trickster

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trick·ster

 (trĭk′stər)
n.
1. One that swindles or plays tricks.
2. often Trickster A mischievous or roguish figure in myth or folklore, often an animal, who typically makes up for physical weakness with cunning and subversive humor.
American Heritage® Dictionary of the English Language, Fifth Edition. Copyright © 2016 by Houghton Mifflin Harcourt Publishing Company. Published by Houghton Mifflin Harcourt Publishing Company. All rights reserved.

trickster

(ˈtrɪkstə)
n
a person who deceives or plays tricks
Collins English Dictionary – Complete and Unabridged, 12th Edition 2014 © HarperCollins Publishers 1991, 1994, 1998, 2000, 2003, 2006, 2007, 2009, 2011, 2014

trick•ster

(ˈtrɪk stər)

n.
1. a deceiver; cheat.
2. a person who plays tricks.
3. a mischievous, knavish figure of myth and folklore, often simultaneously a being with supernatural powers and a culture hero.
Random House Kernerman Webster's College Dictionary, © 2010 K Dictionaries Ltd. Copyright 2005, 1997, 1991 by Random House, Inc. All rights reserved.
ThesaurusAntonymsRelated WordsSynonymsLegend:
Noun1.trickster - someone who plays practical jokes on otherstrickster - someone who plays practical jokes on others
bad hat, mischief-maker, trouble maker, troublemaker, troubler - someone who deliberately stirs up trouble
2.trickster - someone who leads you to believe something that is not truetrickster - someone who leads you to believe something that is not true
offender, wrongdoer - a person who transgresses moral or civil law
bluffer, four-flusher - a person who tries to bluff other people
chiseler, chiseller, defrauder, grifter, scammer, swindler, gouger - a person who swindles you by means of deception or fraud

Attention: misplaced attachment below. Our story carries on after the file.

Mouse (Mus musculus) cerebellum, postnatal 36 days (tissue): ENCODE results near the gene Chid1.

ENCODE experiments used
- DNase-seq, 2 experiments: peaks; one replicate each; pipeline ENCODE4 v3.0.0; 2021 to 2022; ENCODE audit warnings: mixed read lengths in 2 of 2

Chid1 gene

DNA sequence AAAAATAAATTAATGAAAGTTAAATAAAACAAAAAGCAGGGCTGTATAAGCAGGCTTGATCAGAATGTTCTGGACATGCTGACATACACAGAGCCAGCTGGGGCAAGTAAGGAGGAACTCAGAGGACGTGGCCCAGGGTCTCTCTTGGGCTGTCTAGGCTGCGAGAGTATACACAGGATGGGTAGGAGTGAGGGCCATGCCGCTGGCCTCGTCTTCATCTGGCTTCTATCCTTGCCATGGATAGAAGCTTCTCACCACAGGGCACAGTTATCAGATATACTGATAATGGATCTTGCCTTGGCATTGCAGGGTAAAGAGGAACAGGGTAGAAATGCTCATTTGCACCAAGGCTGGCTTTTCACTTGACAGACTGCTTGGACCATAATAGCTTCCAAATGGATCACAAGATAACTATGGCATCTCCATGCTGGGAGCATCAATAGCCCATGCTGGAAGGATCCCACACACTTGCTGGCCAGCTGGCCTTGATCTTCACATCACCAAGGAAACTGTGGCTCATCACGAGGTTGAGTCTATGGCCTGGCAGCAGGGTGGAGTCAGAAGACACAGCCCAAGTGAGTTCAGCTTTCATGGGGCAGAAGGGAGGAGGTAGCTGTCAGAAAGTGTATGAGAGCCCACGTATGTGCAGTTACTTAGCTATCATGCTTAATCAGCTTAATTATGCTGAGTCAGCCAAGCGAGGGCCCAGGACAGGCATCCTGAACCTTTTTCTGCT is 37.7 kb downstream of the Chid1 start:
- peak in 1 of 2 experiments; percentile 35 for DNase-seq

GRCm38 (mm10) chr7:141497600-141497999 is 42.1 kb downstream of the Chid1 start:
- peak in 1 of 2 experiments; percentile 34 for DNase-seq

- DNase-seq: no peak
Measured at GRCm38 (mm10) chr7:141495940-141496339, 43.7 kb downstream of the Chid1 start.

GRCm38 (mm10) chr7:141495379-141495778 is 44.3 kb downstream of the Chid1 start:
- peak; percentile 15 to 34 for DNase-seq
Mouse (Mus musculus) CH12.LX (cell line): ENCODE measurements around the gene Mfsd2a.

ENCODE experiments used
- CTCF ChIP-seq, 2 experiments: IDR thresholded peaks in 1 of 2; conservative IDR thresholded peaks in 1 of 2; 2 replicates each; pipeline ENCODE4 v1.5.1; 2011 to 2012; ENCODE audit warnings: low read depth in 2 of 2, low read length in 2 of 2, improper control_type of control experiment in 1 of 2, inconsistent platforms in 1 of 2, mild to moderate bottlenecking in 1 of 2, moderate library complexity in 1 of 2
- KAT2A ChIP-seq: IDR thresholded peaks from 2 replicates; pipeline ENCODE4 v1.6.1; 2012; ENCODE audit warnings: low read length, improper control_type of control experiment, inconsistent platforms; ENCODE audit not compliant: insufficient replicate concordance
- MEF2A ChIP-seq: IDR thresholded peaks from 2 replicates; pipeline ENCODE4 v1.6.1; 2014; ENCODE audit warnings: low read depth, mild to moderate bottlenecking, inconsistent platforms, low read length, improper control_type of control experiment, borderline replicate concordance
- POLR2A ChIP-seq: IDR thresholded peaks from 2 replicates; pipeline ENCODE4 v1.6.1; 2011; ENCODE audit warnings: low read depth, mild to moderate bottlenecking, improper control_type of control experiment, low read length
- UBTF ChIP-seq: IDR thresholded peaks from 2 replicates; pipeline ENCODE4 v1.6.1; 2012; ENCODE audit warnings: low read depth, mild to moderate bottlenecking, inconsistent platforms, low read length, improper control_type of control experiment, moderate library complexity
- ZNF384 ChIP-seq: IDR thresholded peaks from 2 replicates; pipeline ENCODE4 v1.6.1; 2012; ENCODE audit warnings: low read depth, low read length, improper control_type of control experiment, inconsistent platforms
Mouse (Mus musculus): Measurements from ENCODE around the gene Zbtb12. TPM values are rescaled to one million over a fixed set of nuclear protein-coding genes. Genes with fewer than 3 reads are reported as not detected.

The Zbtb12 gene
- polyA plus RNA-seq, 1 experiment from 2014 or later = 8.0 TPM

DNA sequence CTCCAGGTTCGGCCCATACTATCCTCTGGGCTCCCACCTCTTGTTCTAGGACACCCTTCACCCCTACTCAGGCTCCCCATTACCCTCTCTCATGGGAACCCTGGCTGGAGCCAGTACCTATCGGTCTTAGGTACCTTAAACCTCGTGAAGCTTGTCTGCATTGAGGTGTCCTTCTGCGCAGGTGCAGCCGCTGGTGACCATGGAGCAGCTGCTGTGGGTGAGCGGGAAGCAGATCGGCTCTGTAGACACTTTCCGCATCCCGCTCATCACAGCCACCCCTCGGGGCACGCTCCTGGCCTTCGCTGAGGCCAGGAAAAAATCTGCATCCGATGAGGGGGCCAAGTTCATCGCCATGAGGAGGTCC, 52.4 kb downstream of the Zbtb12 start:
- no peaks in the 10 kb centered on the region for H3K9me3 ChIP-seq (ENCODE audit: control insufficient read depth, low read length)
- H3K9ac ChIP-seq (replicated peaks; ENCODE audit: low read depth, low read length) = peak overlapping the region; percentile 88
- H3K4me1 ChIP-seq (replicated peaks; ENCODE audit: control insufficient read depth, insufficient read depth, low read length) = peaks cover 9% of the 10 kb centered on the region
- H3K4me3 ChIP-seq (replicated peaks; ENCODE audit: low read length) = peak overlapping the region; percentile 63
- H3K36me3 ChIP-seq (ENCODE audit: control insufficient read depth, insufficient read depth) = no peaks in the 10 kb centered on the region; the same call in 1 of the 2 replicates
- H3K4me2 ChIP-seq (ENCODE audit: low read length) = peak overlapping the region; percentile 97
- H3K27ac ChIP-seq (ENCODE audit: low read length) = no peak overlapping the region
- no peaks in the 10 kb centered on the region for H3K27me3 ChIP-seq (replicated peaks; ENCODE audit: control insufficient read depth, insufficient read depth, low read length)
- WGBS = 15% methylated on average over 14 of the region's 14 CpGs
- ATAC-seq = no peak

decoy, steerer - a beguiler who leads someone into danger (usually as part of a plot)
dodger, slyboots, fox - a shifty deceptive person
double-crosser, double-dealer, traitor, two-timer, betrayer - a person who says one thing and does another
defalcator, embezzler, peculator - someone who violates a trust by taking (money) for his own use
falsifier - someone who falsifies
finagler, wangler - a deceiver who uses crafty misleading methods
counterfeiter, forger - someone who makes copies illegally
fortune hunter - a person who seeks wealth through marriage
front man, nominal head, straw man, strawman, figurehead, front - a person used as a cover for some questionable activity
dissembler, dissimulator, hypocrite, phoney, phony, pretender - a person who professes beliefs and opinions that he or she does not hold in order to conceal his or her real feelings or motives
imitator, impersonator - someone who (fraudulently) assumes the appearance of another
faker, imposter, impostor, pseud, pseudo, role player, sham, shammer, pretender, fraud, fake - a person who makes deceitful pretenses
liar, prevaricator - a person who has lied or who lies repeatedly
misleader - someone who leads astray (often deliberately)
charlatan, mountebank - a flamboyant deceiver; one who attracts customers with tricks or jokes
obscurantist - a person who is deliberately vague
sandbagger - someone who deceives you about his true nature or intent in order to take advantage of you
two-timer - someone who deceives a lover or spouse by carrying on a sexual relationship with somebody else
utterer - someone who circulates forged banknotes or counterfeit coins
3.trickster - a mischievous supernatural being found in the folklore of many primitive people; sometimes distinguished by prodigious biological drives and exaggerated bodily parts